What are your chances of getting coronavirus if you're fully vaccinated?
According to medical experts, so-called breakthrough cases -- cases where fully vaccinated individuals test positive for coronavirus -- are possible, but have so far been rare.
While the vaccine itself cannot give you the virus, it is also not 100% effective at preventing the virus entirely, though those who receive the vaccine are far less likely to be hospitalized or die from it, data shows.
According to the CDC, data from a multistate network of U.S. hospitals from January through March, showed the Pfizer-BioNTech or Moderna COVID-19 vaccines were 94% effective against COVID-19 hospitalization among fully vaccinated adults and 64% effective among partially vaccinated adults 65 years and older.
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The CDC reports J&J/Janssen vaccine was 66.3% effective in clinical trials at preventing COVID-19 illness in people who had no evidence of prior infection two weeks after receiving the vaccine.
Health experts have expressed concern about new and emerging variants of the virus. Though studies have shown the current vaccines provide protection against known variants so far, they may not be as effective against the new strains.
Still, boosters and new versions of vaccines that target the variants are already being explored.
Pfizer-BioNTech is testing a third booster shot of its vaccine on fully vaccinated people.
"The flexibility of our proprietary mRNA vaccine platform allows us to technically develop booster vaccines within weeks, if needed," Ugur Sahin, CEO and co-founder of BioNTech, said in a release.
Moderna is also testing a potential third dose of its current vaccine, and a possible booster shot specifically targeting the South Africa variant. Citing early data, the company recently said the booster vaccine generated a promising immune response against the B.1.351 and P.1 variants first identified in South Africa and Brazil, respectively.
Meanwhile, Johnson & Johnson CEO Alex Gorsky said during an interview with CNBC's "Squawk Box" in March that the company is well-positioned to adapt its vaccine for variants, and is working on developing software that will "help address some of these new and emerging variants."
The recent death of a man with leukemia, who contracted COVID despite being fully-vaccinated, has raised some questions about vaccine efficacy in immunosuppressed individuals.
Current CDC guidelines indicate those with compromised immune systems should receive the vaccine, however, they should "be aware of the potential for reduced immune responses to the vaccine."
The Leukemia & Lymphoma Society, citing data from a recent U.K. study, reports that "some blood cancer patients may not get optimal protection from the vaccines and may be more susceptible to COVID-19 infections after vaccination compared to the general public."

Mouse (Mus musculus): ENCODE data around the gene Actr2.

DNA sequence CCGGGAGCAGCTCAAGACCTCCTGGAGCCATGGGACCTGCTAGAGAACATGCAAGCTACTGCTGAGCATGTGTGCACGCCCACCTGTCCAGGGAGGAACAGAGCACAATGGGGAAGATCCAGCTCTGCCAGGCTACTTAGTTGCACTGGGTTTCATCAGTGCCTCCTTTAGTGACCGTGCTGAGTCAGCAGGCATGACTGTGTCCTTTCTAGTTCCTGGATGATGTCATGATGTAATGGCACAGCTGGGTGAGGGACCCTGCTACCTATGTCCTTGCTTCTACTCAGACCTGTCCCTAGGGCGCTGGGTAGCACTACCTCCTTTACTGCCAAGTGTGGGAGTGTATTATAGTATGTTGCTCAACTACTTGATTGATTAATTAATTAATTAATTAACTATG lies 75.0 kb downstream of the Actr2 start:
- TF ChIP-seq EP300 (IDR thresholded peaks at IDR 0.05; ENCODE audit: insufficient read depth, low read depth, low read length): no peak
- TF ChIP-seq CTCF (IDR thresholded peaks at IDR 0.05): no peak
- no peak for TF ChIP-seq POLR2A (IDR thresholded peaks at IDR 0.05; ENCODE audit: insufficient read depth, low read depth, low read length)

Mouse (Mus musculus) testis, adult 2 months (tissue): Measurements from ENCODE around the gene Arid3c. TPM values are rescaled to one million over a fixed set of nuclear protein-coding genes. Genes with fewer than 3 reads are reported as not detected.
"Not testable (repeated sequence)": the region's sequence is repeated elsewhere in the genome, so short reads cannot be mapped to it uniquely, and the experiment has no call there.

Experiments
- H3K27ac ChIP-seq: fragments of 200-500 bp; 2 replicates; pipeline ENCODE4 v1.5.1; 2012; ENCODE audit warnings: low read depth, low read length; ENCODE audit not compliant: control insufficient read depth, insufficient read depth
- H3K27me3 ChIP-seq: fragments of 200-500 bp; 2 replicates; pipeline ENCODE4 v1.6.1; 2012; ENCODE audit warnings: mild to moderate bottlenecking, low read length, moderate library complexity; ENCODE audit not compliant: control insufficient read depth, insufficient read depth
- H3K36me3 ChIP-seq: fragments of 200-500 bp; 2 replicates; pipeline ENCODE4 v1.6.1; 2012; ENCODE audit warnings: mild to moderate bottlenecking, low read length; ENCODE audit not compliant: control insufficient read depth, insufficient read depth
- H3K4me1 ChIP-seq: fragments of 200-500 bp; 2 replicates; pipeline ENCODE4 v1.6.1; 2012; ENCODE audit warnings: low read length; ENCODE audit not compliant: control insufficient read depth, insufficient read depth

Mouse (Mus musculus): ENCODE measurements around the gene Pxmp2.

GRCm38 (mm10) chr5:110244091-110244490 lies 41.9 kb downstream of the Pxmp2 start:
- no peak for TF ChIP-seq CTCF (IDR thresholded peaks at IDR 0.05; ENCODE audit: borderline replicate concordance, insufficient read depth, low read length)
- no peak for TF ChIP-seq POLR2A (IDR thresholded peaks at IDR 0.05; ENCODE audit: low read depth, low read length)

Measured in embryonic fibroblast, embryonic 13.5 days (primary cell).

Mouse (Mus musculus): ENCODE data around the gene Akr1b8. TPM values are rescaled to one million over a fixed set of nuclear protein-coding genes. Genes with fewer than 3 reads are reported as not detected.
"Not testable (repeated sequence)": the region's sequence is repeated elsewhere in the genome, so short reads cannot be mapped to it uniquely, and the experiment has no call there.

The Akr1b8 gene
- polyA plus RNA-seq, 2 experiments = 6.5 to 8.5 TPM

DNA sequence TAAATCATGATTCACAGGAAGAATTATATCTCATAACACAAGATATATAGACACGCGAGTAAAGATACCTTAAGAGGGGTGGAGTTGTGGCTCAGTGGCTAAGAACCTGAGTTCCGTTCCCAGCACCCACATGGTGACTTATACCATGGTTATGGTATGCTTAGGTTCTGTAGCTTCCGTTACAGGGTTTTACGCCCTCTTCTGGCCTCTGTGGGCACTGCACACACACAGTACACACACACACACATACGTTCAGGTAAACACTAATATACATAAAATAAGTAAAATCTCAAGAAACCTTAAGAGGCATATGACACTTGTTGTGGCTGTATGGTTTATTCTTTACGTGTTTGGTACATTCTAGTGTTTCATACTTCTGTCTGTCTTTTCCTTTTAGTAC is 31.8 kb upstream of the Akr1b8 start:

In that study from King’s College London, data showed that three weeks after one dose of the Pfizer vaccine, an antibody response was found in 39% of solid cancer patients and just 13% of people with blood cancer, compared to 95% in healthy individuals, the society reported.
The group urged blood cancer patients to continue wearing masks and taking preventative measures like social distancing and handwashing.
Similarly, a recent study from the University of Pittsburgh Medical Center found that "people with cancer that affects the blood, bone marrow or lymph nodes are at elevated risk of COVID-19 vaccine failure, particularly those with chronic lymphocytic leukemia."
The study tested blood from 67 patients with "hematologic malignancies" who had been vaccinated with either the Pfizer or Moderna COVID-19 two-dose vaccines three weeks earlier. The tests found that more than 46% of the participants had not produced antibodies against COVID-19 and only three in 13 patients with chronic lymphocytic leukemia had produced measurable antibodies, even though 70% of them weren’t undergoing any form of cancer therapy.
“As we see more national guidance allowing for unmasked gatherings among vaccinated people, clinicians should counsel their immunocompromised patients about the possibility that COVID-19 vaccines may not fully protect them against SARS-CoV-2,” the study's senior author Dr. Ghady Haidar, a transplant infectious diseases physician and assistant professor in the university's Department of Infectious Diseases, said in a statement. “Our results show that the odds of the vaccine producing an antibody response in people with hematologic malignancies are the equivalent of a coin flip.”
According to Haidar, however, a negative antibody test does not necessarily mean a patient isn't protected from the virus.
Many medications and treatments for certain cancers or other conditions can cause immune suppression or weaken an immune system.
With little data to offer, the Leukemia & Lymphoma Society is asking those living with blood cancers to register to become a "citizen scientist" and share their experiences with COVID-19 and the vaccines currently available.
The CDC said those with compromised immune systems should continue following the public health guidelines after vaccination.